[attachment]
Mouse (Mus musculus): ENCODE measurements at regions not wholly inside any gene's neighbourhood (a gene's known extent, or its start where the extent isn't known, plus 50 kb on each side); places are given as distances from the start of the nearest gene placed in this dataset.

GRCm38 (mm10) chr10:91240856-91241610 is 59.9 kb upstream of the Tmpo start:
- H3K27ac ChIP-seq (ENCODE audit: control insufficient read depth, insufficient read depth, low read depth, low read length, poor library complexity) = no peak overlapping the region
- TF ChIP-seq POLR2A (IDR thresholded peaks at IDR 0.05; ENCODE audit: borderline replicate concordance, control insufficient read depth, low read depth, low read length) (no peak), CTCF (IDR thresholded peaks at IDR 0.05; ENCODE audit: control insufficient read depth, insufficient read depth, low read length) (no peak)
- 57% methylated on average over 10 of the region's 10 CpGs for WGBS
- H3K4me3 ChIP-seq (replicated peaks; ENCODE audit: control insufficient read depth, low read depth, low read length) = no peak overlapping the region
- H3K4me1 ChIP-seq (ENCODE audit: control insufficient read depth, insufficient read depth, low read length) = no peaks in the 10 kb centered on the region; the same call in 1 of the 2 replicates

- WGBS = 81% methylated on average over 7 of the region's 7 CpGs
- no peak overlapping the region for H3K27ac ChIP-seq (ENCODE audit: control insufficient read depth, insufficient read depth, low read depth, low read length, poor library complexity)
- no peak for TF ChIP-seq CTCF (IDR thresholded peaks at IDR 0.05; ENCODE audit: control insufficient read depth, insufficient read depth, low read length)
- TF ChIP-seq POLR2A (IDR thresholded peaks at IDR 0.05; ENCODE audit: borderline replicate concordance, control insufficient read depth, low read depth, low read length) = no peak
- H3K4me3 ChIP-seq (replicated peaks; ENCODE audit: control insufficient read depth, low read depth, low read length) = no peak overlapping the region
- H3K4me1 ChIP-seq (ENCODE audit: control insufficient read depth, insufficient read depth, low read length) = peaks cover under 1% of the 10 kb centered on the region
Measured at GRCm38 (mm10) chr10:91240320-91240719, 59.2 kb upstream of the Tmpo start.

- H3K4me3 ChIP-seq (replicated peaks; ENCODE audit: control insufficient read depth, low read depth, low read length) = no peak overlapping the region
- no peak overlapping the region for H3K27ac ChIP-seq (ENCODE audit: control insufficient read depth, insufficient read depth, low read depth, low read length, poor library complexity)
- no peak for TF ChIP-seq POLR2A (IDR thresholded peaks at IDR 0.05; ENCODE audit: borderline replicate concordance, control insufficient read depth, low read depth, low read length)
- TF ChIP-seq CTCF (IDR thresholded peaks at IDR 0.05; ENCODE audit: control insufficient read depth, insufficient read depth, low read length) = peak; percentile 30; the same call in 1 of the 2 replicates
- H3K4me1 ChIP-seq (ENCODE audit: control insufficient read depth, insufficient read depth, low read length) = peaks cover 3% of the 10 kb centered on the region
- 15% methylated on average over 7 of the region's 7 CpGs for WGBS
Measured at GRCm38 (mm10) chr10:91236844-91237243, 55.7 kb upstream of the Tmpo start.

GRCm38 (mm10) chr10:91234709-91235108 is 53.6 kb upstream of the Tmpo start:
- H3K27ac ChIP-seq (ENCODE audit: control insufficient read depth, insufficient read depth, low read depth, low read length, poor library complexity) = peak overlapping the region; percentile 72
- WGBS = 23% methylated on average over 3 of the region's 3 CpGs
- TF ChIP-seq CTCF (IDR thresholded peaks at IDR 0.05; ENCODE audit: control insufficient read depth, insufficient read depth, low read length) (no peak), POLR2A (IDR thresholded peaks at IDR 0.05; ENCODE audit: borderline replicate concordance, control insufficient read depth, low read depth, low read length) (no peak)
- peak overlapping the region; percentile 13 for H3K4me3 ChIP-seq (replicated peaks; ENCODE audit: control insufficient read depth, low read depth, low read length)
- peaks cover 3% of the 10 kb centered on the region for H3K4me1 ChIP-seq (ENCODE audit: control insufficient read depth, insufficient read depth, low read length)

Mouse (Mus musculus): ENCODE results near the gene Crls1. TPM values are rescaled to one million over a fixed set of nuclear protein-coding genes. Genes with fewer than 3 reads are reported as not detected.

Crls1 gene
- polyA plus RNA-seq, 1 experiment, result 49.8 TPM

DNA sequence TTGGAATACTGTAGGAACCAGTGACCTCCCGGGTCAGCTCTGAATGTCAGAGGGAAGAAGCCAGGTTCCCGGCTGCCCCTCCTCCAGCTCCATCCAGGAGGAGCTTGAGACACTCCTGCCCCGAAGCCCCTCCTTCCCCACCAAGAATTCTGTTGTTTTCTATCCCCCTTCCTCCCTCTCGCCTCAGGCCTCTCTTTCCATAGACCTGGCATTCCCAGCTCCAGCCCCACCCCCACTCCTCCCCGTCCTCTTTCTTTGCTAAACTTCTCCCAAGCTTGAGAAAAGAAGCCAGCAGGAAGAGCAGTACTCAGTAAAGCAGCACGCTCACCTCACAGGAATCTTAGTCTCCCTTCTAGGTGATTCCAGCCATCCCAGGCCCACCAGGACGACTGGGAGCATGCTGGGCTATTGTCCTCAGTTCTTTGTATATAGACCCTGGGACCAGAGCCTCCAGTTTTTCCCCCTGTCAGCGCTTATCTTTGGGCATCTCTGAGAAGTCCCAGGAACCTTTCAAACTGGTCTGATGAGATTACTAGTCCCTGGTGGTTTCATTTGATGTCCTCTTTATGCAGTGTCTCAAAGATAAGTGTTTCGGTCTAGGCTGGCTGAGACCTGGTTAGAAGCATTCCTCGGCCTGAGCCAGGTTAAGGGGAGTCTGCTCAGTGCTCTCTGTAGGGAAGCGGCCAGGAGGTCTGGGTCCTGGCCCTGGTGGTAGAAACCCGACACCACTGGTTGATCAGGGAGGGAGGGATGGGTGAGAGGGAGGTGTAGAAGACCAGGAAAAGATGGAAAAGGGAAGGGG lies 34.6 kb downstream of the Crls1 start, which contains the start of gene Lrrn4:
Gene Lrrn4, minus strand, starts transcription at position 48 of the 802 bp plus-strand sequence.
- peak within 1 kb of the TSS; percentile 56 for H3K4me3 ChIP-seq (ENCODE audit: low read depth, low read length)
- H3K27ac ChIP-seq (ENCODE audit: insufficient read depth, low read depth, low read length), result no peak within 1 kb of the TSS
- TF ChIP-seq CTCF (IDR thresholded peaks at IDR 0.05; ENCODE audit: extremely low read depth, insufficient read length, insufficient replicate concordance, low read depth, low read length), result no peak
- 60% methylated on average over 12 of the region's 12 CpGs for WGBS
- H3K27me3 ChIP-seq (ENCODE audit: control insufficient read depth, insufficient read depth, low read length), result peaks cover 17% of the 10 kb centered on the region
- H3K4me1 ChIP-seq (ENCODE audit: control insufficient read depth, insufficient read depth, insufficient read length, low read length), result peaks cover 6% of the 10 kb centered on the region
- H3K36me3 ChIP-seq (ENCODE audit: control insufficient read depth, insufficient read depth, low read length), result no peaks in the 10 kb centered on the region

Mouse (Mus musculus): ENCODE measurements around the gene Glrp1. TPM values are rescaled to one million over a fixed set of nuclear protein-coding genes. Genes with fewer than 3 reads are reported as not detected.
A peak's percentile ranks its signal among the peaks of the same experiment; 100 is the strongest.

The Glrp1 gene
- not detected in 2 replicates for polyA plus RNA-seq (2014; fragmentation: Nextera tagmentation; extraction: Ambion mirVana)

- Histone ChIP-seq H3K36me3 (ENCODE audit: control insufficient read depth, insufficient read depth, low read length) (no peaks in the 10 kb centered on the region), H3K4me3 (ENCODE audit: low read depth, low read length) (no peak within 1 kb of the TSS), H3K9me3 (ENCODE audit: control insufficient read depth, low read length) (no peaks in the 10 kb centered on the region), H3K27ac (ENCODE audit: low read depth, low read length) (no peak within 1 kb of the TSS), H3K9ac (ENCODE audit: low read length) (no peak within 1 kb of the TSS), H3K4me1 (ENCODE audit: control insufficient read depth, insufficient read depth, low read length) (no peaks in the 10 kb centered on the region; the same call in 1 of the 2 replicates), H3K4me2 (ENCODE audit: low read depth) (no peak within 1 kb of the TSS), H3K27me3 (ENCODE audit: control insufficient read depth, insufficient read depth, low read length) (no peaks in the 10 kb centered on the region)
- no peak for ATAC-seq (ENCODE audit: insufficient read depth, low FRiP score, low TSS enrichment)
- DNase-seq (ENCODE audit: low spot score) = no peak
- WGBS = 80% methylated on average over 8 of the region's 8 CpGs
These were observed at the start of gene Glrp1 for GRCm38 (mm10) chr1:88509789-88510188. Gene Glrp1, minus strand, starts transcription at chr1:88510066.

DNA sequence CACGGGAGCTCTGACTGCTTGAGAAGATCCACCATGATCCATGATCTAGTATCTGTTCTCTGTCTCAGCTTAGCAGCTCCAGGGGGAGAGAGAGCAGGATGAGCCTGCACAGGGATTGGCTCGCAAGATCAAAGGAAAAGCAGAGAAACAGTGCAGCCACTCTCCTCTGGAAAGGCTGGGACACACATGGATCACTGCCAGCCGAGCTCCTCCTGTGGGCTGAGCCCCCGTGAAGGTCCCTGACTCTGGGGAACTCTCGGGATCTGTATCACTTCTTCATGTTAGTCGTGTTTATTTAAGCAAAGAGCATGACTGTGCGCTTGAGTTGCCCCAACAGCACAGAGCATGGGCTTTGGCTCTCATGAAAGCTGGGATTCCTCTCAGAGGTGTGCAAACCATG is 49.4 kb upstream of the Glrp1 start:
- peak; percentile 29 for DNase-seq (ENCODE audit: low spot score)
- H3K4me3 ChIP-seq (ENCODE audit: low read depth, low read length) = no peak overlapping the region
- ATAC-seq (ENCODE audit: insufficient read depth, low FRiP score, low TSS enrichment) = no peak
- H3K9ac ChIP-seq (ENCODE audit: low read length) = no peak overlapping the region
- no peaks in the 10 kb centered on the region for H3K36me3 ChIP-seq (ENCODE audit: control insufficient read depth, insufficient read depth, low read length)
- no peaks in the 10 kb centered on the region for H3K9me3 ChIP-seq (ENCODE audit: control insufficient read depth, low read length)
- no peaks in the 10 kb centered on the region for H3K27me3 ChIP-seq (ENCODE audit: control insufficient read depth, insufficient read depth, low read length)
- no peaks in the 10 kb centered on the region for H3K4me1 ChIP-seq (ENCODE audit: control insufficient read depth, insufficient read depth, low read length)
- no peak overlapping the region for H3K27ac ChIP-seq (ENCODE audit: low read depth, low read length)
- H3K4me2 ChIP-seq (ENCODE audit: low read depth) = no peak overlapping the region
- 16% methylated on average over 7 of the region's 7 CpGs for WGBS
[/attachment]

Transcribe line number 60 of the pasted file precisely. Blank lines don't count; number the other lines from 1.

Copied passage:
- 16% methylated on average over 7 of the region's 7 CpGs for WGBS